The problems associated with Oregon State’s lack of a running game began as a trickle, but are now a flood.
The Beavers, ranked 11th in the Pacific-12 Conference, are averaging just 94.6 rushing yards a game.
Without a legitimate threat of running the ball, the Beavers have been forced to pass the majority of the time, and it has made life tough on freshman quarterback Sean Mannion.
“It impacts him a ton,” coach Mike Riley said “If there’s no threat of the run, the defensive linemen play differently. They don’t penetrate as quickly if they have to play the run.”
The offense has gained only 851 rushing yards. Take away the losses on sacks and it’s 1,085.
Primary running back Malcolm Agnew only averages 83.2 yards a game and has 416 rushing yards. At that pace, with three games left, he won’t reach 1,000 yards.
“It’s been tough sledding,” Agnew said. “We’ve been playing some tough defenses. There have been some holes, and I’ve missed some. It’s a little bit of everything.”
If Agnew doesn’t get to 1,000 yards, it will be the first time since 2004 the Beavers didn’t have a 1,000-yard rusher.
That was the transition year between Steven Jackson and Yvenson Bernard. OSU had a winning season that year on the arm of senior Derek Anderson.
“We didn’t want to live that way,” Riley said. “We wanted to get back to being a really balanced football team after that. We can work on that right now.”
Producing on the ground is a team effort, Riley said. However, problems with the effectiveness of the offensive line have been the primary culprit.
He likes the ability of his ball carriers and thinks they’ll improve in the future. The four who are getting work this season return next year.
“We do have ability at running back,” Riley said. “We’ll continue to get the best of what we can from them. We are working that part of the game. We are going to work hard to get it back.”
OSU likes to run between the tackles, but that hasn’t been consistent. The outside running of the wide receivers has worked.
Markus Wheaton averages 6.1 yards a carry, James Rodgers 8.1 and Brandin Cooks 4.3.
“A lot of it has to do with winning at the line of scrimmage,” Riley said. “You would think if we have balance with our fly sweep we would do better inside and that’s our goal. Our struggles are not going to diminish our will to run the football.”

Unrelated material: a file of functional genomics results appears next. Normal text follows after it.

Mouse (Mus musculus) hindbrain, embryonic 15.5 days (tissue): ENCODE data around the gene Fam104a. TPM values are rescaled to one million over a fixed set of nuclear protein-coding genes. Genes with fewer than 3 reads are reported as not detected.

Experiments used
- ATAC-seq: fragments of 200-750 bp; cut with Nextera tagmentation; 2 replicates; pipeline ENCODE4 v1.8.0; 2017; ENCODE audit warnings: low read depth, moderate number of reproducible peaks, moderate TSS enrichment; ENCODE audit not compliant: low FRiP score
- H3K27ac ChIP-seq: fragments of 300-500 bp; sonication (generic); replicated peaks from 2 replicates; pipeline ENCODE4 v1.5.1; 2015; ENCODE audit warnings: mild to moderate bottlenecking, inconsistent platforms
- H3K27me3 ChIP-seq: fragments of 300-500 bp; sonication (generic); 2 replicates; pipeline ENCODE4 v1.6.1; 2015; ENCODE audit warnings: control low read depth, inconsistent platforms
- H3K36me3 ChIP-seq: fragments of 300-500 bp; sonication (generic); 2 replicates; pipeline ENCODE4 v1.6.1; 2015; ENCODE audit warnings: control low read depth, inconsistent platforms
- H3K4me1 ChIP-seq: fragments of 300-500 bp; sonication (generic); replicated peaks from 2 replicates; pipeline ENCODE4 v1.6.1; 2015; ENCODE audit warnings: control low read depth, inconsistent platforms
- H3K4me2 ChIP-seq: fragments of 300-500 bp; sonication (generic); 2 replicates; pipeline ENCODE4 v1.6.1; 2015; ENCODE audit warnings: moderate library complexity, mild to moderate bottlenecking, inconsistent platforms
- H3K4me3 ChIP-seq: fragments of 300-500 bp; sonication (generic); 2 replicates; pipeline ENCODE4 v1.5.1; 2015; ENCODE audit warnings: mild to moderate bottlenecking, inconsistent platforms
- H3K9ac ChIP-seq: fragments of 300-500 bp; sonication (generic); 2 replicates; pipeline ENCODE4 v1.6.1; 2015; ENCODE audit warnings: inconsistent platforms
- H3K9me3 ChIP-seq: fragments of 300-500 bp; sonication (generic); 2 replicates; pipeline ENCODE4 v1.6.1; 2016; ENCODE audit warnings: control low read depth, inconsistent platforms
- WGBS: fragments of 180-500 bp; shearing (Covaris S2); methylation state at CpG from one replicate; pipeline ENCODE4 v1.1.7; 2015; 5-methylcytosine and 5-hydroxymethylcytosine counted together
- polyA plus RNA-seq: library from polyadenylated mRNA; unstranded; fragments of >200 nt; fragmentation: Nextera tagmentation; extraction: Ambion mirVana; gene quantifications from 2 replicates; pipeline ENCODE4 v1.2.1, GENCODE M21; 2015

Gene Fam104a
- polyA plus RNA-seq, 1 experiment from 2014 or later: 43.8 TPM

The Pac-12 responded to Riley’s request to review the hit cornerback Jordan Poyer put on Stanford receiver Chris Owusu that drew a flag in last Saturday’s game.
He was told it was the right call because there was contact to the head. Riley understands the emphasis on safety, but didn’t like the situation.
The call led to a 10-point swing and a momentum switch that may have cost the Beavers the game.
“I think it was an inadvertent head knocking, it looked like to me, but their heads did collide,” Riley said. “From our vantage point it looked like both guys lowered their shoulder.”
Middle linebacker Kevin Unga (calf) and center Grant Johnson (ankle) are doubtful for Saturday’s game against California, Riley said. Receiver Jordan Bishop (ankle) is questionable.
Offensive guard Burke Ellis (back), middle linebacker Tony Wilson (concussion) and running back Jovan Stevenson (knee) are probable.
Injuries have ravaged the Beavers this season. Projected starters have missed 45 games since the beginning of the season.
The final home game of the season on Nov. 19 against Washington will kick off at 12:30 p.m. and be broadcast by ROOT (34).
The final game of the season on Nov. 26 against Oregon in Eugene will kick off at 12:30 p.m. and be broadcast regionally by ABC (2, 9).